The General Agreement on Tariffs and Trade, or GATT, was a significant international treaty that aimed to improve international trade relations by reducing tariffs and other trade barriers. The agreement was signed in 1947 and remained in effect until it was eventually replaced by the World Trade Organization (WTO) in 1995.
The GATT agreement was signed by 23 countries in 1947, including the United States, United Kingdom, France, and Canada. Over time, the number of signatories grew to 123 countries by the time the agreement was replaced by the WTO.
The GATT agreement was designed to promote free trade among member countries by reducing or eliminating tariffs and other trade barriers. The agreement established a system of negotiation and dispute resolution to help countries settle disagreements over trade issues.
One of the key principles of the GATT agreement was the concept of Most Favored Nation (MFN) treatment. This means that any tariff reduction or other trade concession made to one country must also be extended to all other countries that are members of the GATT. This helped to ensure that member countries would not discriminate against each other and would promote a level playing field for international trade.
Another important aspect of the GATT agreement was the establishment of the GATT Secretariat, which served as a forum for member countries to negotiate and discuss trade issues. The Secretariat also played a role in providing technical assistance to developing countries to help them participate more effectively in international trade.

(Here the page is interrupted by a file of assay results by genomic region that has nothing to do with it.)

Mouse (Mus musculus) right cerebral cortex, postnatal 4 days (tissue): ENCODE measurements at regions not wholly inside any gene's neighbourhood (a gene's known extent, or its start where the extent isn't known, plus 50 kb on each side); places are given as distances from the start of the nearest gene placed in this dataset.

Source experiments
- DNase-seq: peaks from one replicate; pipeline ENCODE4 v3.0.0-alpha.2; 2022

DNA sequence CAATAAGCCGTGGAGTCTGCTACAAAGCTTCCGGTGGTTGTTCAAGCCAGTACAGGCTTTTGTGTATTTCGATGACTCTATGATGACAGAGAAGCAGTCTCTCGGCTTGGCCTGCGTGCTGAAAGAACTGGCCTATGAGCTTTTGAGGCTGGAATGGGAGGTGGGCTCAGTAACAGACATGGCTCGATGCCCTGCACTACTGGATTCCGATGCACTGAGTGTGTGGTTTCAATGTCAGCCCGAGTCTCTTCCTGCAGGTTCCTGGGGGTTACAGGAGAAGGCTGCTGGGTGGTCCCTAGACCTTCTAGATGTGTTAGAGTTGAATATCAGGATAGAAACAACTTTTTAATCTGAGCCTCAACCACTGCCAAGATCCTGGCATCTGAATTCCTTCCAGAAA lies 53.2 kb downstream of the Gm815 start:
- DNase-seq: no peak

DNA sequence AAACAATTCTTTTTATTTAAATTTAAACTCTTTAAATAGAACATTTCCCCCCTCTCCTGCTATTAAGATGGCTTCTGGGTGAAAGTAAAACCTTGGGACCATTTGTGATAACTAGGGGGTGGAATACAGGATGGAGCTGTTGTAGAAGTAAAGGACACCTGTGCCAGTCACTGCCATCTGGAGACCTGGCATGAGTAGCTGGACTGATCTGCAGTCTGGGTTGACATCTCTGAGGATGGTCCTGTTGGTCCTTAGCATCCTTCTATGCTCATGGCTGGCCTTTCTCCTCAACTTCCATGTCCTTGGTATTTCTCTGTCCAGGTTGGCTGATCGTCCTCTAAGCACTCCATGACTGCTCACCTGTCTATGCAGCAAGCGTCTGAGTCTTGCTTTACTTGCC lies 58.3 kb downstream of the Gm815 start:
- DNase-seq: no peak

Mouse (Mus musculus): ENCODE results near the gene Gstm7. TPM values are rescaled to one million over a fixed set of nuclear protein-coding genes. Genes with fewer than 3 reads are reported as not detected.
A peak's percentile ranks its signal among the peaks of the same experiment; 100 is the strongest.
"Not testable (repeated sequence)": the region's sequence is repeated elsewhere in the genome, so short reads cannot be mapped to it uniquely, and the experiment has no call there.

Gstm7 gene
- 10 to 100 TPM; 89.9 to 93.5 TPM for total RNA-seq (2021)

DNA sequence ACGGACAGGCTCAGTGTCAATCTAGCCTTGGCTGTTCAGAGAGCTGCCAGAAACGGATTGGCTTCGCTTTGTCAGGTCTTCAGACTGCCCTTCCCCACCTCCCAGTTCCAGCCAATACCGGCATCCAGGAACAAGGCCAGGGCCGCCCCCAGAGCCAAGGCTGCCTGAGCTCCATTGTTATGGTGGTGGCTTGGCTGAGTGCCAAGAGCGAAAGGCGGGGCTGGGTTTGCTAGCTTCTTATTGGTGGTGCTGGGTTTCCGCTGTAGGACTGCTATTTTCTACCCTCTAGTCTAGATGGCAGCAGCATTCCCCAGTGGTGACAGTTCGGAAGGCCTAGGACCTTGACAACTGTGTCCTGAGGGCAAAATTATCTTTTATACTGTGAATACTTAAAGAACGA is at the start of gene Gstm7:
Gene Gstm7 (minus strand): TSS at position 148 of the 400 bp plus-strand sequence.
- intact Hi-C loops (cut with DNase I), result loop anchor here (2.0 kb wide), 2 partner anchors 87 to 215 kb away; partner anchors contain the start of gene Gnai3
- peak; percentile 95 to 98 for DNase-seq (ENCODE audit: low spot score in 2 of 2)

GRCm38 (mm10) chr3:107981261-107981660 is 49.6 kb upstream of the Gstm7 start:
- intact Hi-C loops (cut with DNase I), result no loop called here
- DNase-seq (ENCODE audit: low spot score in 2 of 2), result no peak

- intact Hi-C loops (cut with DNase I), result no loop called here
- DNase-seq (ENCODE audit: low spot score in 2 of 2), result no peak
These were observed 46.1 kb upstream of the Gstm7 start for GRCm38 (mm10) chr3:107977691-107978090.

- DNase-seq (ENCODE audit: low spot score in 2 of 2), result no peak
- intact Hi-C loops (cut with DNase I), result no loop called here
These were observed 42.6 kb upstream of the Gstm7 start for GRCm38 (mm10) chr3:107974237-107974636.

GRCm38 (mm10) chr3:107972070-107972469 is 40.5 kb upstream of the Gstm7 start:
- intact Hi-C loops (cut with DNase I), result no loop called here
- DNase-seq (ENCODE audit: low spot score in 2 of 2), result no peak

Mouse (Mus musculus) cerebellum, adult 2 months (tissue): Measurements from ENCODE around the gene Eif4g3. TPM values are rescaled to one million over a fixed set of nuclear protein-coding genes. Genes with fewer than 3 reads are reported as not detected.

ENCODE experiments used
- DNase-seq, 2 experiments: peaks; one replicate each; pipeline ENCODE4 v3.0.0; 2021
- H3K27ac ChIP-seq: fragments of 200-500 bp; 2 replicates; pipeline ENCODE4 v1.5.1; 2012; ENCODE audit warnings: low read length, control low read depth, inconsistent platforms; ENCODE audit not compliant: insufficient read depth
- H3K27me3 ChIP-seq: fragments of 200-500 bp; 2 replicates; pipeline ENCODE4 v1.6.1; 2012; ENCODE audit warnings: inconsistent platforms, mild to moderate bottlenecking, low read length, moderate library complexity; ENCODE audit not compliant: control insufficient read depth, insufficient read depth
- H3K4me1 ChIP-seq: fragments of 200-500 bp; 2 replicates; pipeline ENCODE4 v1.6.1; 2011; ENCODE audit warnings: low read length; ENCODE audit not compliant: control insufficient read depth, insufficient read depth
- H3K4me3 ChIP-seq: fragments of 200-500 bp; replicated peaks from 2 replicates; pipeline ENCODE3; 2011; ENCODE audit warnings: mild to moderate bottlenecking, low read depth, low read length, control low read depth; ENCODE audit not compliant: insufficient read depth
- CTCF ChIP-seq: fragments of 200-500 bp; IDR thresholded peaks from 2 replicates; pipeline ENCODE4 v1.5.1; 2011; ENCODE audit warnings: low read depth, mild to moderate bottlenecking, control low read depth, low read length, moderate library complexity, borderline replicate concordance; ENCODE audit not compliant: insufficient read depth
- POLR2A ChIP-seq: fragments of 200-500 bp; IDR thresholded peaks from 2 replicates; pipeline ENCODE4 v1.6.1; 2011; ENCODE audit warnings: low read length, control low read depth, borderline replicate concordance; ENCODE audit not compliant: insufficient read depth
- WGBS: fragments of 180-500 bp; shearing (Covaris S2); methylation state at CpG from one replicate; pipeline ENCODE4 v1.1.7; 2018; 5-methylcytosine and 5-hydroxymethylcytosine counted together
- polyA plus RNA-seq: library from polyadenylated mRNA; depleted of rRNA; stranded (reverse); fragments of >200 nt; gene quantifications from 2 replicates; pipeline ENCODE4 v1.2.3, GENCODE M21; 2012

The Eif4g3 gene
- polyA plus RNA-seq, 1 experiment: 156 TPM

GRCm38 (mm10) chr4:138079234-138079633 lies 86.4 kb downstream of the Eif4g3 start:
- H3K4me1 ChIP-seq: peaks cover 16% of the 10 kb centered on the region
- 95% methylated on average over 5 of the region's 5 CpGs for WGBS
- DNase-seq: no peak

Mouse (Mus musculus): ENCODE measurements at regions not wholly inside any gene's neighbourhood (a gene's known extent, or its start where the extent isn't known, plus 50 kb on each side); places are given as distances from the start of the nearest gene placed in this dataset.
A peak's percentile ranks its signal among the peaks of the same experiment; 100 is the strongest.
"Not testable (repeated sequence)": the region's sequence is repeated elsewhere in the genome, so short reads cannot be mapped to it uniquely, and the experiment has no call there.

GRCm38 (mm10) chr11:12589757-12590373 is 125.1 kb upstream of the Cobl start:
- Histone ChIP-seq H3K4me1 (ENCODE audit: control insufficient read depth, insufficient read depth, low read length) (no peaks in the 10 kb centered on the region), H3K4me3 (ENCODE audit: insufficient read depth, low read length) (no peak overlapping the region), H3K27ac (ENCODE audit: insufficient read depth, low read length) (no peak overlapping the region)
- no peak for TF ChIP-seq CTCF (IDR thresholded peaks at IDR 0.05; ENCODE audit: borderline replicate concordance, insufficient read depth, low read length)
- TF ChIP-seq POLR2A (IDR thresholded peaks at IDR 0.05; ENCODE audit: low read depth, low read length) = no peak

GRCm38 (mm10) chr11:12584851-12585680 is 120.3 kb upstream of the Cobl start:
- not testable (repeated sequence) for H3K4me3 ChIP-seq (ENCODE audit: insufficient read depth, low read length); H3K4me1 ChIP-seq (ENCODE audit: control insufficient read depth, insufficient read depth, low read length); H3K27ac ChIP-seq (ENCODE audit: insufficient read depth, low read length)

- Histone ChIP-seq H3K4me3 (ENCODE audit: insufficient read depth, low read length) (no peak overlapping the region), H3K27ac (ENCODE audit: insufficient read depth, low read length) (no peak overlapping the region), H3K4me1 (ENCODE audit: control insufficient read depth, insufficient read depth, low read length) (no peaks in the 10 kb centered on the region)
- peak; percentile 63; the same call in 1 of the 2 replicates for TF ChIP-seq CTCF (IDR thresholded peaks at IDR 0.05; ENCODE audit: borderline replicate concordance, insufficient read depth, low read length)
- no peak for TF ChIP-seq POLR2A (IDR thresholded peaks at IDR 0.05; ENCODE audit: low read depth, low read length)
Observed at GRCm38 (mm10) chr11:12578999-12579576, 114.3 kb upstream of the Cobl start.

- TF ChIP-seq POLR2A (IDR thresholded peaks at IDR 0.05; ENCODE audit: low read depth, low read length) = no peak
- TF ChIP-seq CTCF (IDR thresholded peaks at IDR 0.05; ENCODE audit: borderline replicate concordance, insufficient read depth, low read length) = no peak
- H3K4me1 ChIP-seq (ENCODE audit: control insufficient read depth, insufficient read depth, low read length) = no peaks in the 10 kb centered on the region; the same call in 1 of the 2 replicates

While the GATT agreement was successful in promoting international trade and reducing tariffs, it also faced criticism for its lack of attention to issues such as labor standards and environmental protection. These issues were addressed in subsequent international trade agreements, including the WTO.
Today, the GATT agreement remains an important historical document in the development of international trade relations. The full text of the GATT agreement is available as a PDF online, providing a valuable resource for anyone interested in studying the history of international trade.